United States v. S&P: Understanding FIRREA's Reach and Limitations
This week, the United States launched a $5 billion civil fraud suit against McGraw Hill and S&P, the latest and largest of a series of fraud lawsuits brought by the government under the Financial Institutions Reform, Recovery and Enforcement Act of 1989 (FIRREA), a financial fraud statute that has been on the books for decades but only recently has been aggressively enforced. This webinar focused on the reach and limitations of FIRREA, its recent rediscovery by DOJ, and where DOJ may go from here. Topics covered included:
- The Context: DOJ's prioritization of financial fraud enforcement
- FIRREA, the Basics: Understanding the statute, its reach, and its limitations
- FIRREA Investigations: The implications for receiving a FIRREA subpoena, including the risk of parallel criminal proceedings
- FIRREA Enforcement to Date: Overview of recent FIRREA enforcement actions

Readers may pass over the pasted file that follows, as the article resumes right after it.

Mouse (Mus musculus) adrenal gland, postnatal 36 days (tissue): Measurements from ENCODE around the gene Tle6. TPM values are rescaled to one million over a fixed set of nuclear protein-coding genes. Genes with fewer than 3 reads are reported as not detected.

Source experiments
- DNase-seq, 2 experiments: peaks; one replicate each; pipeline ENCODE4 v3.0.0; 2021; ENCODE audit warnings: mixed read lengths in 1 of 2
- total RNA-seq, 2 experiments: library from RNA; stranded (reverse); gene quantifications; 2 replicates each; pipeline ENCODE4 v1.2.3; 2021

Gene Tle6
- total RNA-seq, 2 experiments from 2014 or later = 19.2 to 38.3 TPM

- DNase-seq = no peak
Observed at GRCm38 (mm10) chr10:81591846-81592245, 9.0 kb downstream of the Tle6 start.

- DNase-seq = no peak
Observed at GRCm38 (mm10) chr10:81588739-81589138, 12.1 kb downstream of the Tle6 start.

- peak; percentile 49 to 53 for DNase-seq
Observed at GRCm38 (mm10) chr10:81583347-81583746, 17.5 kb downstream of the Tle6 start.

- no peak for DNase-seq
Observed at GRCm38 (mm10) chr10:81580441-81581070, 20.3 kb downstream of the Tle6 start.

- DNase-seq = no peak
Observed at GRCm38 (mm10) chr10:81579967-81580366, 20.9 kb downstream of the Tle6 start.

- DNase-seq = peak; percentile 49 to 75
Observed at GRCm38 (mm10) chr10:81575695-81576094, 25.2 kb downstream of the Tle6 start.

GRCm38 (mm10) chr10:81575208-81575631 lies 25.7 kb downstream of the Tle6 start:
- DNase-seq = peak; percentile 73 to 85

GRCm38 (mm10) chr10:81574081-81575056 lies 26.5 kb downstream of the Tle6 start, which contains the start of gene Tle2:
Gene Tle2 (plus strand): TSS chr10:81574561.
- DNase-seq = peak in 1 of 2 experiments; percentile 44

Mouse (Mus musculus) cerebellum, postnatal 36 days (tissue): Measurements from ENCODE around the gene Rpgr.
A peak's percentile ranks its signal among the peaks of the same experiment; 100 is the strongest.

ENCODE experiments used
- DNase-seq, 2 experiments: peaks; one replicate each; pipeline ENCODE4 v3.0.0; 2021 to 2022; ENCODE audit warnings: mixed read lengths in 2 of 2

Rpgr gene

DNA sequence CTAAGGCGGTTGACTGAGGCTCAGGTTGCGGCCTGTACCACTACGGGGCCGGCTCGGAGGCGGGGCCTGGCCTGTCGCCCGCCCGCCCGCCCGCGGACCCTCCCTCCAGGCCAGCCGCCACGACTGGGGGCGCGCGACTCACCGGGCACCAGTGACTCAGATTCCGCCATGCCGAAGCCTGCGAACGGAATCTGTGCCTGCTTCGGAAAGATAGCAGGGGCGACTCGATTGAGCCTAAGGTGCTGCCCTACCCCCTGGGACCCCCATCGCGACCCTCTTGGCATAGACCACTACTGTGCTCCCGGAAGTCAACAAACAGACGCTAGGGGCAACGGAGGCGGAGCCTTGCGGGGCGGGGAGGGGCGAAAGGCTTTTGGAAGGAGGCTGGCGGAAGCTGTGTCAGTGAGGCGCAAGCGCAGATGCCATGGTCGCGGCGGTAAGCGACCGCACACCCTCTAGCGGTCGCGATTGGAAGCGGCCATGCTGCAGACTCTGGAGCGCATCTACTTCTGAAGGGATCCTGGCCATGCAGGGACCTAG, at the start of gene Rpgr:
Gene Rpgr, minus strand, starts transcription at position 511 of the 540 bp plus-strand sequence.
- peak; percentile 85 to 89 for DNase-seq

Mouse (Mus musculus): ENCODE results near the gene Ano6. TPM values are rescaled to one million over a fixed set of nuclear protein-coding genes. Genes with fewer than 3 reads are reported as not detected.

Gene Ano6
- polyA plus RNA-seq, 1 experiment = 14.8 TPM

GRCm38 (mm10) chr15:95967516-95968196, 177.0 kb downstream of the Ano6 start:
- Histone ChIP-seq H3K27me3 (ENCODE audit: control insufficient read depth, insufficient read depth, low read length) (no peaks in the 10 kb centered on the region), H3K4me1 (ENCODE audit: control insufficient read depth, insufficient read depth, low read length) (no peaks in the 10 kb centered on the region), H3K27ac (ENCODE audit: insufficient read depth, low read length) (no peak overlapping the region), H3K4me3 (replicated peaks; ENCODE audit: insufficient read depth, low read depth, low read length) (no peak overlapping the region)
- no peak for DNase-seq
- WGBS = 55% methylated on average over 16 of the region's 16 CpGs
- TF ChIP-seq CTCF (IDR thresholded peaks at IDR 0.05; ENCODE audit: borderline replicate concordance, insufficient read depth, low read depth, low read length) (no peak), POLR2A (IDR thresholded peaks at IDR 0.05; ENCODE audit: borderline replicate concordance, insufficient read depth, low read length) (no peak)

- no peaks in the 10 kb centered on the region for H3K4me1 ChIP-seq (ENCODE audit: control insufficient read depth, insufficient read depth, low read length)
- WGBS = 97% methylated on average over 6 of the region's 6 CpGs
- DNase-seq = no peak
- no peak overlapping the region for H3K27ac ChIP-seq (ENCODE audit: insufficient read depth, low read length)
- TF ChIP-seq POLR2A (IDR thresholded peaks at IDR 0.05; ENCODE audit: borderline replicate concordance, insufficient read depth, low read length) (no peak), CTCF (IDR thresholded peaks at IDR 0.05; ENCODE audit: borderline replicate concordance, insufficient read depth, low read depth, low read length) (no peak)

- United States v. S&P: The government's suit and its implications
- Predictions: What's next for the government and its use of FIRREA
Date: Thursday, February 21
Time: 2pm - 3pm ET
- Andrew W. Schilling: The former Chief of the Civil Division of the U.S. Attorney's Office for the Southern District of New York (SDNY), Mr. Schilling established the SDNY's Civil Frauds Unit, which investigates and prosecutes complex financial fraud cases, including FIRREA cases. Mr. Schilling leads the New York office's government enforcement practice.
- Ross E. Morrison: A former Assistant U.S. Attorney and Deputy Chief of Civil Appeals in the U.S. Attorney's Office for the SDNY, Mr. Morrison represents companies in FIRREA and other civil fraud investigations.
- Michelle L. Rogers: Ms. Rogers has represented clients in matters involving DOJ, CFPB, federal and state bank regulators, HUD, and state attorneys general, and in cases involving FIRREA, the False Claims Act, PFCRA, and UDAAP statutes, among others.